- Ridership at Arlington Cemetery was down by half, coinciding with reduced service to that station.
- The morning commute (until 9:30am) was up 13% over last Veterans Day, evenly across most stations. This is another sign that when the federal workforce, most impacted by the drop in the federal transit benefit, is (mostly) removed from Metrorail’s commute market, ridership is up.
Largo Stormwater Treatment Facility
Metro’s new Largo stormwater facility is making progress towards the Authority’s sustainability goals including reduced water and energy use, carbon emissions, and operating costs.
On November 13, Metro hosted a tour of its high-efficiency stormwater treatment facility at Largo. Highlighted during its design phase in a previous post on Metro’s Sustainability Agenda. The facility is now fully functional – with a green roof and solar panels that create enough energy to run the plant round the clock. ”With a truly innovative design, this facility provides a green and cost effective model for organizations in the region as they make investments in similar facilities” according to Metro’s sustainability manager, Rachel Healy. The open house provided an opportunity for interested regional stakeholders to tour all of the facilities uniquely practical design in operation. Representatives from the Metropolitan Washington Council of Governments, Maryland Department of the Environment, Environmental Protection Agency, and Prince George’s County Council were in attendance.
Designed to ensure Metro meets stricter new discharge permit requirements that form part of the Chesapeake Bay Preservation Act, the facility pumps an estimated 27,000 gallons of water per day from Metrorail tunnels near the Largo Town Center Station. The new state of the art facility houses a unique combination of features designed to reduce energy consumption and continue Metro’s commitment to invest in sustainability and reduce operating costs.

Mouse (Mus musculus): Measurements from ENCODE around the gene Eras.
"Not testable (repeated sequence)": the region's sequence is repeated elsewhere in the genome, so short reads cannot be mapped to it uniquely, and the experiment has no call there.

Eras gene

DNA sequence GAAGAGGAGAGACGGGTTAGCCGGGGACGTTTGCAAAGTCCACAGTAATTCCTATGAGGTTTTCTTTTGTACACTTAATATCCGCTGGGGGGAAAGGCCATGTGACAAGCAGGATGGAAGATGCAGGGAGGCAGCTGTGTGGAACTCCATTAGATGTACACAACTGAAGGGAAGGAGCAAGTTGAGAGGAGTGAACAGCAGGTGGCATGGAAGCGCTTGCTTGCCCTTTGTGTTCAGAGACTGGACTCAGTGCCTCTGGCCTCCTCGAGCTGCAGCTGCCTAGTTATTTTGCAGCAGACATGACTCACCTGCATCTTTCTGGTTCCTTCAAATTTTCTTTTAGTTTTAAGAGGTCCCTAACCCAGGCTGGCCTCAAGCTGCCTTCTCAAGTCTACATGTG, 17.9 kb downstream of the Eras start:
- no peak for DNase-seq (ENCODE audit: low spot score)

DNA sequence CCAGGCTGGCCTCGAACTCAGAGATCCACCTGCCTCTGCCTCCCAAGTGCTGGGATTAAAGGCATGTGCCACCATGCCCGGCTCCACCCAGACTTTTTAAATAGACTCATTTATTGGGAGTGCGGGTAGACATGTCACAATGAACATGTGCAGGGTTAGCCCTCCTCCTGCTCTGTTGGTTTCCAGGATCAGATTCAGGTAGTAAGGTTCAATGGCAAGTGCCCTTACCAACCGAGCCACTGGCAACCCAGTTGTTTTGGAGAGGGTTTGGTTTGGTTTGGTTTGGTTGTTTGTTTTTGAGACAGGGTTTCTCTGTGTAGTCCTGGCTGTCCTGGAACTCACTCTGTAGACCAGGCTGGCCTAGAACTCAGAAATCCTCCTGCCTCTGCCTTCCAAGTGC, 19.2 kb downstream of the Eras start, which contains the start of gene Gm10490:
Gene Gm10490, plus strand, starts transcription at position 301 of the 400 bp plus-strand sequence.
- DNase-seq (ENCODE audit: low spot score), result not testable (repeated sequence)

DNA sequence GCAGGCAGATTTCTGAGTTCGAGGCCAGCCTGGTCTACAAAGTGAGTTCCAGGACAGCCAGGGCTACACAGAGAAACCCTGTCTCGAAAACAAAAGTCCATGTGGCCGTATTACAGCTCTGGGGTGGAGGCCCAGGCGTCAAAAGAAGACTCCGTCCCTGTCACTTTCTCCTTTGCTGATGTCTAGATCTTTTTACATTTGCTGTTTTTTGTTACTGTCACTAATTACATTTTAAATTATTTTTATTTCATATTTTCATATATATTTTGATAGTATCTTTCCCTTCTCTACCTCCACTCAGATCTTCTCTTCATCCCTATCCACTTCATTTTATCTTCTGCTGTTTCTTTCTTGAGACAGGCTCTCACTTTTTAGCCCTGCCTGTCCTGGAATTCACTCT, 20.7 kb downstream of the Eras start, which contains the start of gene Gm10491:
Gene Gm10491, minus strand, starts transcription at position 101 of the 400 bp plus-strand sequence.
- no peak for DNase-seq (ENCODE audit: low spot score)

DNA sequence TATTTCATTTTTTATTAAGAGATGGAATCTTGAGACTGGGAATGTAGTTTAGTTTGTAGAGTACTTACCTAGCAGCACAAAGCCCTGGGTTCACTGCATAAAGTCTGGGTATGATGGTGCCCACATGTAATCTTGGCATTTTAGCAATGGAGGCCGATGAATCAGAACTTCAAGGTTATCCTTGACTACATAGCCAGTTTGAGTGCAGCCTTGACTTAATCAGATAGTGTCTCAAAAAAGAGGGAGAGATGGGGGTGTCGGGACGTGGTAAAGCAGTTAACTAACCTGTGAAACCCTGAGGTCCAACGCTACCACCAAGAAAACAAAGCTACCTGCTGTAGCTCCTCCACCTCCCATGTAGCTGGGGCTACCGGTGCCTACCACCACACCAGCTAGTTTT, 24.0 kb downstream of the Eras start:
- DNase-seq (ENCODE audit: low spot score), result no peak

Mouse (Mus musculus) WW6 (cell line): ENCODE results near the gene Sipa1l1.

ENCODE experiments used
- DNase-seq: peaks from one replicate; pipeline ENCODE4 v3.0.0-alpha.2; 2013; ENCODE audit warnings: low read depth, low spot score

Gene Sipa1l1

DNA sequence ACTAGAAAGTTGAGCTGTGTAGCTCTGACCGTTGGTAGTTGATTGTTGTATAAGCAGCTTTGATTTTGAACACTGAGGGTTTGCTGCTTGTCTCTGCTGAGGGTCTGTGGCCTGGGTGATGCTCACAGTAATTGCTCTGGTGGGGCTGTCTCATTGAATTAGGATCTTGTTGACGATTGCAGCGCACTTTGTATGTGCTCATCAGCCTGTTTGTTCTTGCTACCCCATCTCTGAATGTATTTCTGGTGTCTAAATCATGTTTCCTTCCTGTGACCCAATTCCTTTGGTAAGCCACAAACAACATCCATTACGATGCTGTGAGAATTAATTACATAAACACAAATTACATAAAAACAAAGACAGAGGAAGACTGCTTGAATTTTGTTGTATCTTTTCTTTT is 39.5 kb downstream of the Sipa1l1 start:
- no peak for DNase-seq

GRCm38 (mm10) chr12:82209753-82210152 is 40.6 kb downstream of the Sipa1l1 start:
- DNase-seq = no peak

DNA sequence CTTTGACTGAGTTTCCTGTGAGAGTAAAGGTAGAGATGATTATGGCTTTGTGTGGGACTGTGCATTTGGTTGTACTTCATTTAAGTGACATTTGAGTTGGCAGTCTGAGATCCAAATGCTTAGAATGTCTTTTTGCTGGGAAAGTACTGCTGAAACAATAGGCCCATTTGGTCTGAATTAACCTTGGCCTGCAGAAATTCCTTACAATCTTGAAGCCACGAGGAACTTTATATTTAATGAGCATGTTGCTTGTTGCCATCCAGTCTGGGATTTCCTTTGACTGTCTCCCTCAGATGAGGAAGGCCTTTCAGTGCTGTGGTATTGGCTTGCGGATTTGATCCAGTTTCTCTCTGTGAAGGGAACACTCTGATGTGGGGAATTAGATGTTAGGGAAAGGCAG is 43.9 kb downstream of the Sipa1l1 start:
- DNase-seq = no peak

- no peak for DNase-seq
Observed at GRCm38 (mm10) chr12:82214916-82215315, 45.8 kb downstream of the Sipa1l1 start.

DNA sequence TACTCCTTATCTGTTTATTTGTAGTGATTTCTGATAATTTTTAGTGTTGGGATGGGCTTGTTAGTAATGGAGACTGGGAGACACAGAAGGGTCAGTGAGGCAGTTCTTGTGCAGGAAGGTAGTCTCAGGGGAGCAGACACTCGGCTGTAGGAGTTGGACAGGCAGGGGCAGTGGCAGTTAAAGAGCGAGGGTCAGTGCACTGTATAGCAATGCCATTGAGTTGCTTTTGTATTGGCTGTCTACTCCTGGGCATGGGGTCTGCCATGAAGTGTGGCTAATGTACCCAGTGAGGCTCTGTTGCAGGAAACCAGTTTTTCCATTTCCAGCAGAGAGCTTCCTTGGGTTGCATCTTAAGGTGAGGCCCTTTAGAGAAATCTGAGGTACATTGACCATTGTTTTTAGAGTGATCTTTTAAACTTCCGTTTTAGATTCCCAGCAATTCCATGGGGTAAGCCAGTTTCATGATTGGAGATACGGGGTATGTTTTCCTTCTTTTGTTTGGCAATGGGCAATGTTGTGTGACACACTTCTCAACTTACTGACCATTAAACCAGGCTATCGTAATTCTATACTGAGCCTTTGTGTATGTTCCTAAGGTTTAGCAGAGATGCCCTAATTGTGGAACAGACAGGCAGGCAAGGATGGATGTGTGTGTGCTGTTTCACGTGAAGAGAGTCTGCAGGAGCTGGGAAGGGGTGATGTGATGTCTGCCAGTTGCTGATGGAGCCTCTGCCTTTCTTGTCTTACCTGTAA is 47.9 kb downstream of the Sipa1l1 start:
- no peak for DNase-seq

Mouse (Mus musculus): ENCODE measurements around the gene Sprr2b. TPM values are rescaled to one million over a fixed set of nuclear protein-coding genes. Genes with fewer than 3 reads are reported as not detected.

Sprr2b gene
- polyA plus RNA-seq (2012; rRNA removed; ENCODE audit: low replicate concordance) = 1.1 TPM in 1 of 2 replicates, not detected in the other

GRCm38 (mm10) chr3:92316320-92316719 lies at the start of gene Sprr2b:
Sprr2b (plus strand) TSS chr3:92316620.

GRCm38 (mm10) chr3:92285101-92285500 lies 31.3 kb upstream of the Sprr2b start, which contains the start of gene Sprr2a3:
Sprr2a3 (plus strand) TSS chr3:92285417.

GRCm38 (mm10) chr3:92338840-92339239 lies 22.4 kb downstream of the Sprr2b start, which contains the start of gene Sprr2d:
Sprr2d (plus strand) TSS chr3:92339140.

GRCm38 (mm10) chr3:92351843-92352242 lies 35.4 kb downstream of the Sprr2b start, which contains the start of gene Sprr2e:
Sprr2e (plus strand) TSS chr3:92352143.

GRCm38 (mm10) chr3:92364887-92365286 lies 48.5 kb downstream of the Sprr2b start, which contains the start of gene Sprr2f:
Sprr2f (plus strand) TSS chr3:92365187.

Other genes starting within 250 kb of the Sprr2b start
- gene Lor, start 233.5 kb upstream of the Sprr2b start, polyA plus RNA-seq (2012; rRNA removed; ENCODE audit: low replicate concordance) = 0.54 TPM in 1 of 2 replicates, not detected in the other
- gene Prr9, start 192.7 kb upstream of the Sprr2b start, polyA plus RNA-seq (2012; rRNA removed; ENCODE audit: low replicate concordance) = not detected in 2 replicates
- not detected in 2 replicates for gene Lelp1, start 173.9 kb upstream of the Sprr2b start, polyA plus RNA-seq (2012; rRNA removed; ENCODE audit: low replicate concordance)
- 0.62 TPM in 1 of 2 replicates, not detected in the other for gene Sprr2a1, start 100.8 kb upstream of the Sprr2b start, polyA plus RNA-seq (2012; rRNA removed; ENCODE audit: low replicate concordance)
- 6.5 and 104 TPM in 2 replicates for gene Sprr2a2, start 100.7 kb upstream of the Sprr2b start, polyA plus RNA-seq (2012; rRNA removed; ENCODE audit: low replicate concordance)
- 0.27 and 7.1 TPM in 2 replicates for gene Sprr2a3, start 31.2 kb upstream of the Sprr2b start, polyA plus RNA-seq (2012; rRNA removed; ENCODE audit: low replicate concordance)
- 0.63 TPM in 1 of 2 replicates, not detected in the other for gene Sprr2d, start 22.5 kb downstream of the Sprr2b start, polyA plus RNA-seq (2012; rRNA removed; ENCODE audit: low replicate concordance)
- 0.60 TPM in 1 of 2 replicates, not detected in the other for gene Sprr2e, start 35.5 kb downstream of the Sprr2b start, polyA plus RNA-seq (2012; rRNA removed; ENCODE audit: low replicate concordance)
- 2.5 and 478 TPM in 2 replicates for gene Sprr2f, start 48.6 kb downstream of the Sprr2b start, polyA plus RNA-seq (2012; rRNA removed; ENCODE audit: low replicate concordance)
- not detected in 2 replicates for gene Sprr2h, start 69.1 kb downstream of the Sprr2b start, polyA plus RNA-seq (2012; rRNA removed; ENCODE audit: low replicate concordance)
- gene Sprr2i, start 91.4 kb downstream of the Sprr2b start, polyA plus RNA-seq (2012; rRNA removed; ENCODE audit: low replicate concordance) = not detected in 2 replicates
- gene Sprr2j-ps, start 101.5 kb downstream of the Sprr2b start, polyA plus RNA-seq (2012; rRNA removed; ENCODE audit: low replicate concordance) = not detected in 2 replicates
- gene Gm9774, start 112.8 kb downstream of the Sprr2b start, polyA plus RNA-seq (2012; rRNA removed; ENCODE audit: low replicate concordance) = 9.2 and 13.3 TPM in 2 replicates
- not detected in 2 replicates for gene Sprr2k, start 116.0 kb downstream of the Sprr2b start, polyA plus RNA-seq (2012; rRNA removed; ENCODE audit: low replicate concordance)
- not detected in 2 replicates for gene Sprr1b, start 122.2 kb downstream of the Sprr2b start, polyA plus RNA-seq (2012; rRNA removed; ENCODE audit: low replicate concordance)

Instead of using more traditional heavy duty water pumps that have a high energy consumption and operating cost, the new Largo facility features a combination of gravity-fed treatment tanks and a high-efficiency mixing system that uses bubbles of compressed air to “circulate” the water. On the roof, solar panels supply extra electricity back to grid during the day and the building only draws grid power at night or during extended periods of low sunlight. Metro will prevent an estimated 3 tons of C02 emissions per year through solar energy generation alone. This is the equivalent of half the emissions from an average homes electric use over the same period.
The Largo treatment facility showcases the dedication of Metro’s engineers and design staff in developing what is truly a cutting edge facility to meet State requirements and deliver ongoing operating savings for the Authority. Check out Metro’s video of the project and let us know what you think.